January 28, 2016 / 4:15 AM / 3 years ago

COLUMN-Australia the relative winner among Asian coal exporting losers: Russell

(The opinions expressed here are those of the author, a columnist for Reuters)

By Clyde Russell

LAUNCESTON, Australia, Jan 28 (Reuters) - - It’s probably cold comfort to coal miners in Australia and South Africa, but their Indonesian counterparts are bearing the brunt of the supply cuts needed to balance the market.

This is shown rather starkly by data from China and India, the world’s two largest coal importers.

While the headline figure from China’s 2015 coal customs data may have been the 25 percent plunge in shipments from top supplier Australia, of far greater market significance was the almost 40 percent plummet in those from Indonesia.

China imported 28.3 million tonnes of coal from Indonesia in 2015, giving the Southeast Asian nation a 18.1 percent share of the total of 155.8 million tonnes of imports, a number that excludes low-rank lignite. This was down from the 20.6 percent share it had in 2014.

In contrast, Australia’s share of China’s imports was 45.5 percent in 2015, up from the 41.5 percent achieved in 2014.

This means that while both major coal exporters in the Asian region were suffering from lower volumes being bought by China, Australia was able to improve its relative position against its rival by quite a significant margin.

Among China’s top suppliers, gains in market share were also recorded by Mongolia, which rose to 9.2 percent in 2015 from 8.4 percent in 2014, and North Korea, which jumped to a 12.6 percent share from 6.8 percent.

It’s probably worth noting that North Korea’s coal shipments to China are driven partly by politics, and this near doubling in market share may not be repeated, especially if Beijing decides to send a message to Pyongyang to be less provocative in its dealings with South Korea and the rest of the world.

Among top exporters to China, Russia also suffered a decline in market share, dropping to 10.1 percent from 11.1 percent in 2014, while the United States dropped to virtually zero from a share of 1.7 percent in 2014.

The outlook for China’s coal imports remains bearish, given efforts to restrict the use of the fuel for environmental reasons and excess domestic production capacity.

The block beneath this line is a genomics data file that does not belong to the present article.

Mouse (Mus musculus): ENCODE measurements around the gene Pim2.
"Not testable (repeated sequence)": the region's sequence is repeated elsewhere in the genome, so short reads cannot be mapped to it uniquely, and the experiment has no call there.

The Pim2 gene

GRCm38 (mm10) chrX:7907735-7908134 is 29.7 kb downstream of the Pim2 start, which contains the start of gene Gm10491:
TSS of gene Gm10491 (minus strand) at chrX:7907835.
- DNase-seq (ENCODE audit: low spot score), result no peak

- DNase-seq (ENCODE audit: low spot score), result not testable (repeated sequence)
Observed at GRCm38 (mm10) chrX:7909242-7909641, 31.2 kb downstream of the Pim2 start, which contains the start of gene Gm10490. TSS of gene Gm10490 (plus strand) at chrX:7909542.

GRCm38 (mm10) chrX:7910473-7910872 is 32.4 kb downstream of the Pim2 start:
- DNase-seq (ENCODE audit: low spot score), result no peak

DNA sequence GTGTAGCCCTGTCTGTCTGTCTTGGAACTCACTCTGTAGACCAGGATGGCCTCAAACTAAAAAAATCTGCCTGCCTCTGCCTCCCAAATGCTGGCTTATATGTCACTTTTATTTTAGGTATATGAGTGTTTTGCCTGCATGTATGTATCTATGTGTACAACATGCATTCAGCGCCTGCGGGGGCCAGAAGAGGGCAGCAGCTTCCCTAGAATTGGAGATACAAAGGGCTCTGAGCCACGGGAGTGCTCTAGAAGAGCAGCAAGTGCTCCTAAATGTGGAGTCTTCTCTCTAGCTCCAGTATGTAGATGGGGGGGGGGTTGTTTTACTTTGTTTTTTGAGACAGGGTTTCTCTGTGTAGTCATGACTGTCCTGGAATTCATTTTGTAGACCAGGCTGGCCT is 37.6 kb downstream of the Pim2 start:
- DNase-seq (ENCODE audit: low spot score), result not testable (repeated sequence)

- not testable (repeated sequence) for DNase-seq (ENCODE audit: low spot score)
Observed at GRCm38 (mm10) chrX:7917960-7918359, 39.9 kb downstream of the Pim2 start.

This means that the current trend of declining imports, but with rising market share for Australia, is likely to be maintained.

Australia is still China’s top supplier of coking coal, used in steelmaking, and its higher quality thermal coal will be more welcome than Indonesia’s lower-grade supplies.


China’s declining coal imports are being mirrored in India, but for different reasons.

While China is actively trying to limit the use of the dirty fuel, India is managing to increase both consumption and domestic output, thus mitigating the need for imports.

India imported 12.4 million tonnes of coal in December, a 34.3 percent drop on the same month in 2014, according to official figures. This was the sixth straight monthly drop in percentage terms.

In the first nine months of the 2015/16 fiscal year, Indian imports dropped 14.9 percent to 132.3 million tonnes.

It’s estimated that imports will total about 170 million tonnes in the fiscal year to March 2016, a drop of almost 20 percent over the preceding year.

Details on the countries India bought coal from are not yet available, but in past years Indonesia has held about a 60 percent share, with next biggest suppliers Australia and South Africa both under 20 percent each.

This implies Indonesia will again account for most of the expected 52 million tonne drop in India’s 2015/16 imports.

This can be seen in Indonesian Energy Ministry figures that show exports dropped 22.4 percent to 296.5 million tonnes in 2015 from a year earlier.

Similar to China, India may record falling imports again in the 2016/17 fiscal year, meaning it will be harder for Indonesia to boost its shipments this year.

While this is good news for Australian miners, and possibly those in South Africa as well, this should be tempered with the knowledge that Asia’s two largest importers are on declining trends, and plentiful domestic supplies in both mean imports have to be cheap to compete. (Editing by Himani Sarkar)

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